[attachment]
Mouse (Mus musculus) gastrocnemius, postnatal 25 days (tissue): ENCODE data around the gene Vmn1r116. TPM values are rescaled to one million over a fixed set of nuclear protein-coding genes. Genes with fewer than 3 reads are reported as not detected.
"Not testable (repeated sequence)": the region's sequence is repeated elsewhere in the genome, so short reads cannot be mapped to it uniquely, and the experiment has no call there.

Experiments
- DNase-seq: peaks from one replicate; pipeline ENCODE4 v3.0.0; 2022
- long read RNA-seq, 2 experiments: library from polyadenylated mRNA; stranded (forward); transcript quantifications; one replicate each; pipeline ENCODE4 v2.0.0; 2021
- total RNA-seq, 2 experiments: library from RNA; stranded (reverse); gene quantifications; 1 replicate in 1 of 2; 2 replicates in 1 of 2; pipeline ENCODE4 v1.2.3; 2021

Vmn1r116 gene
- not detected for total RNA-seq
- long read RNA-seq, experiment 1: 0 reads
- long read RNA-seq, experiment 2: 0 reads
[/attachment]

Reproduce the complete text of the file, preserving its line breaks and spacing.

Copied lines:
Mouse (Mus musculus) gastrocnemius, postnatal 25 days (tissue): ENCODE data around the gene Vmn1r116. TPM values are rescaled to one million over a fixed set of nuclear protein-coding genes. Genes with fewer than 3 reads are reported as not detected.
"Not testable (repeated sequence)": the region's sequence is repeated elsewhere in the genome, so short reads cannot be mapped to it uniquely, and the experiment has no call there.

Experiments
- DNase-seq: peaks from one replicate; pipeline ENCODE4 v3.0.0; 2022
- long read RNA-seq, 2 experiments: library from polyadenylated mRNA; stranded (forward); transcript quantifications; one replicate each; pipeline ENCODE4 v2.0.0; 2021
- total RNA-seq, 2 experiments: library from RNA; stranded (reverse); gene quantifications; 1 replicate in 1 of 2; 2 replicates in 1 of 2; pipeline ENCODE4 v1.2.3; 2021

Vmn1r116 gene
- not detected for total RNA-seq
- long read RNA-seq, experiment 1: 0 reads
- long read RNA-seq, experiment 2: 0 reads